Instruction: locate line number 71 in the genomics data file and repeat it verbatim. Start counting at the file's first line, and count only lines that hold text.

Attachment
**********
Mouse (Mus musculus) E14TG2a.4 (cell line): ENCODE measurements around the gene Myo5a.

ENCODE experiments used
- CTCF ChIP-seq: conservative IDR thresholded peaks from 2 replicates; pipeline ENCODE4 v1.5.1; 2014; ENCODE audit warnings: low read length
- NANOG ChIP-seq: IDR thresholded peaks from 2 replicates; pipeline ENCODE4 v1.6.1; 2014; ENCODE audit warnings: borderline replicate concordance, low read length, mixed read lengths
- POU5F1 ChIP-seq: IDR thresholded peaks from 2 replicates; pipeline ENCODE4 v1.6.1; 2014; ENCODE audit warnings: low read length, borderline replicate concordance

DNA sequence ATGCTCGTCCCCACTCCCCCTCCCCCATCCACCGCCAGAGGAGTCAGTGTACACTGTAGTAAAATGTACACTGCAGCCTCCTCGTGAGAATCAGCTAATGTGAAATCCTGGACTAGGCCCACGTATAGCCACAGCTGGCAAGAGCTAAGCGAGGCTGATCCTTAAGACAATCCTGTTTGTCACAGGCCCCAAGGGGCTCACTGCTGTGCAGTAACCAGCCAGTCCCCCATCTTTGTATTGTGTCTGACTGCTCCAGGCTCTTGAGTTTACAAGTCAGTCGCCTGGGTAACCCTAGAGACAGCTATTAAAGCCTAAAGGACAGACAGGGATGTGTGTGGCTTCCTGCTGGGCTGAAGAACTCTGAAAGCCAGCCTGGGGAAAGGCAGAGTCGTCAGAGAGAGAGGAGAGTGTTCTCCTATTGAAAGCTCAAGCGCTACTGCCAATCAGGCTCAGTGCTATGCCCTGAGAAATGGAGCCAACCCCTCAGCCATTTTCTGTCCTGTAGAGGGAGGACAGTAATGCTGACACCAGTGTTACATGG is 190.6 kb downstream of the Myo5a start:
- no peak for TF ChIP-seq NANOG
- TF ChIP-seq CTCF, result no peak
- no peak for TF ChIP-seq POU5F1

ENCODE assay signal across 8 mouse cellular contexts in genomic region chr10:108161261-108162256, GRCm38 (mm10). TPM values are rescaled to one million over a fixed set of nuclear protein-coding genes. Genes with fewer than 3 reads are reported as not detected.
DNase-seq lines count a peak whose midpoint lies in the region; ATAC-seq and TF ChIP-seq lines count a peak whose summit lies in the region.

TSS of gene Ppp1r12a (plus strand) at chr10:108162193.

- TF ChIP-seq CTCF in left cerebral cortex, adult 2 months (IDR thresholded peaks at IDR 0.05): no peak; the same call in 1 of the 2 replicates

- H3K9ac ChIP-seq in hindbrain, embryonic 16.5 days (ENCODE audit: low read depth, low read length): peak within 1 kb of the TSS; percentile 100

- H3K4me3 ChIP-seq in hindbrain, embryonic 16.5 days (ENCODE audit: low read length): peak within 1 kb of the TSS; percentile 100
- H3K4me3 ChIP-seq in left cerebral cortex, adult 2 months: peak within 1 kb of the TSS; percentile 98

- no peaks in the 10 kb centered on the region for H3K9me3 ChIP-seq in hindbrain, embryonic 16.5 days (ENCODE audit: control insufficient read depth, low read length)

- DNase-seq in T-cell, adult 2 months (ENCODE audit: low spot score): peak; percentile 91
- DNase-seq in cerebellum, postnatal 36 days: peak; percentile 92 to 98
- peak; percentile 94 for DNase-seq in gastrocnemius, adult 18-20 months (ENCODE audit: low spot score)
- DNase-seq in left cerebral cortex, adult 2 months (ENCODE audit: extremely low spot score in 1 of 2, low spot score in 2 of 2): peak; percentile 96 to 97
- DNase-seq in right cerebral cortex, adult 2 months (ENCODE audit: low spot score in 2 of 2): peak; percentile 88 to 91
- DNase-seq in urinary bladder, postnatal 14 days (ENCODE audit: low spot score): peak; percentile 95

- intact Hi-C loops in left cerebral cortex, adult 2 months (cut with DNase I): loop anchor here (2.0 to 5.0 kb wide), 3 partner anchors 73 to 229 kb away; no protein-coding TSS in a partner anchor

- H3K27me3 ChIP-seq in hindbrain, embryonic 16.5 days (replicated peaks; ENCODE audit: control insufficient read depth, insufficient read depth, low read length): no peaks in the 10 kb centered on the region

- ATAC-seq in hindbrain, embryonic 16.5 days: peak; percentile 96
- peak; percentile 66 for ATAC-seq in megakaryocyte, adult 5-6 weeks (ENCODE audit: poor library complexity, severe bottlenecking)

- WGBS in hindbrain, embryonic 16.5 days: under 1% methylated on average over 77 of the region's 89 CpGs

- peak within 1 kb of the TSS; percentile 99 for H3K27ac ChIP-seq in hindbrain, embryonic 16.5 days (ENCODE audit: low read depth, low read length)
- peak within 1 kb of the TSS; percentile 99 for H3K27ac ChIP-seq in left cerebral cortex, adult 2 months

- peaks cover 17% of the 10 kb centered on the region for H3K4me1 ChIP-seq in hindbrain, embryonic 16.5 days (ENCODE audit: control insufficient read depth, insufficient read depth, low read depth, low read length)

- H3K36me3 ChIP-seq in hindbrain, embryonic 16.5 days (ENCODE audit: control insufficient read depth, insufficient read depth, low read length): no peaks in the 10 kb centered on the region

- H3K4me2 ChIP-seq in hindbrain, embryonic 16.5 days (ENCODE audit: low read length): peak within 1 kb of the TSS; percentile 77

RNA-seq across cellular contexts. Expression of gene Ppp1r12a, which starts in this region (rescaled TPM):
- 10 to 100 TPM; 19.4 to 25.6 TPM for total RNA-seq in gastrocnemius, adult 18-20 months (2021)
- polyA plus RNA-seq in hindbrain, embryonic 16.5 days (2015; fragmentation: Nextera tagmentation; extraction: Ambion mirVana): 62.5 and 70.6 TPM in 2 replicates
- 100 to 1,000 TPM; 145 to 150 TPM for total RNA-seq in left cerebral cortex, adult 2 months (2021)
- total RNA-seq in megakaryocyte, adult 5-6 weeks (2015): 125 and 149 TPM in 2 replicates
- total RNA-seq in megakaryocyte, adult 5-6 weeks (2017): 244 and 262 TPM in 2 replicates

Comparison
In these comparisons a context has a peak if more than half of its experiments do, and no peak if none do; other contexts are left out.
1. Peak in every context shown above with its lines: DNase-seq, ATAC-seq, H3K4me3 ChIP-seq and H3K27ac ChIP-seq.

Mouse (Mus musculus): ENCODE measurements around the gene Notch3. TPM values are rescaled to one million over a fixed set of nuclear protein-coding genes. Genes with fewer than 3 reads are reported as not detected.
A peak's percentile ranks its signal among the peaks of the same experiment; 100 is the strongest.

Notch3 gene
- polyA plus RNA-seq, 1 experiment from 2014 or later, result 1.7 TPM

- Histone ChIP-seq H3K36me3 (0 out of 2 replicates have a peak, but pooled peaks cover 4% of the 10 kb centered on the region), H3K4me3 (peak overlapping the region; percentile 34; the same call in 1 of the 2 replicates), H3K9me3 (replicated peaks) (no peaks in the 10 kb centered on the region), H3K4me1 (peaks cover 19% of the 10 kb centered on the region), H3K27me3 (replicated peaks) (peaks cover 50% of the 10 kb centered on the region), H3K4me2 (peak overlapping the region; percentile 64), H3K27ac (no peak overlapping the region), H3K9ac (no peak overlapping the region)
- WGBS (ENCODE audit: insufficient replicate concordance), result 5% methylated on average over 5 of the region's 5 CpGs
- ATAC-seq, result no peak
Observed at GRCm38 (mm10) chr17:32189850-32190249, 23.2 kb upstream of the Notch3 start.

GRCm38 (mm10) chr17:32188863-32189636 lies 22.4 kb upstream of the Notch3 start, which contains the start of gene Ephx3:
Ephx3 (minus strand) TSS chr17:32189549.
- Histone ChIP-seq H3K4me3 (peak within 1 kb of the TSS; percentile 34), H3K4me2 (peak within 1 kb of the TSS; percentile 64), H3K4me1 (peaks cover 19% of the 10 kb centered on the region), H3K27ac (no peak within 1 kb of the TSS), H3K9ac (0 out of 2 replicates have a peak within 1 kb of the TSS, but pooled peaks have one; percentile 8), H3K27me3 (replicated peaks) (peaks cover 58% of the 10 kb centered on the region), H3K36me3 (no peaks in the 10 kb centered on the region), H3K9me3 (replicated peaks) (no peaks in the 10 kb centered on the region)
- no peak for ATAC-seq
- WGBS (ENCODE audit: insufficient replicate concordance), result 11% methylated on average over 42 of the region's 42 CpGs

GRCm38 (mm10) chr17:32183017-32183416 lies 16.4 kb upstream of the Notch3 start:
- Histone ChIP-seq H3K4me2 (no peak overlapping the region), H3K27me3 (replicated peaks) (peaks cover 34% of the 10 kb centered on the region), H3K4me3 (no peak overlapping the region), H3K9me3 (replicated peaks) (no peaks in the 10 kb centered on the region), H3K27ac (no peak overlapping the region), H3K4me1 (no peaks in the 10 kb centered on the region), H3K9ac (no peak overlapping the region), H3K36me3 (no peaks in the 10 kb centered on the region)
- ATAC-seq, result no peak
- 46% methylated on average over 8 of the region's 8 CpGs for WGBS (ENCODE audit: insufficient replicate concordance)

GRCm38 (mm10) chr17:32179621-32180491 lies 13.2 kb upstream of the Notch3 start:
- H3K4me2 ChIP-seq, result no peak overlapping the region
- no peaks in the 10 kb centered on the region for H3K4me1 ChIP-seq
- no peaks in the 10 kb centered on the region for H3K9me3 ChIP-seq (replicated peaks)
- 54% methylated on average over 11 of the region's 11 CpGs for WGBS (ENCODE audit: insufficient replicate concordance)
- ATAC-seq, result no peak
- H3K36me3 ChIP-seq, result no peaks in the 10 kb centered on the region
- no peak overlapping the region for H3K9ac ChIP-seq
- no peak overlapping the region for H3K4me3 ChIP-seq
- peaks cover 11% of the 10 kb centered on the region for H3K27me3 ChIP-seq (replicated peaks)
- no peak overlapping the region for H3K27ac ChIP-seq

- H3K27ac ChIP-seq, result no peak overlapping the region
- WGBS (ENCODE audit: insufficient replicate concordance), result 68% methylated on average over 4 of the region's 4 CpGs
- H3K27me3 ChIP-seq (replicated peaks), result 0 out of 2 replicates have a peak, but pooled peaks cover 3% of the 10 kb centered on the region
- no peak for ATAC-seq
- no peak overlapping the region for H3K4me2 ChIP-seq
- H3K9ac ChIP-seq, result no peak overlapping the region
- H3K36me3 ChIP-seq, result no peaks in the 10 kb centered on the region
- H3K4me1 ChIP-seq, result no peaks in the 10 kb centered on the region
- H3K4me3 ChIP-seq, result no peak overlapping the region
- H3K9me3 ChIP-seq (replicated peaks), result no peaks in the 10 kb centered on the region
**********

- H3K27ac ChIP-seq, result no peak overlapping the region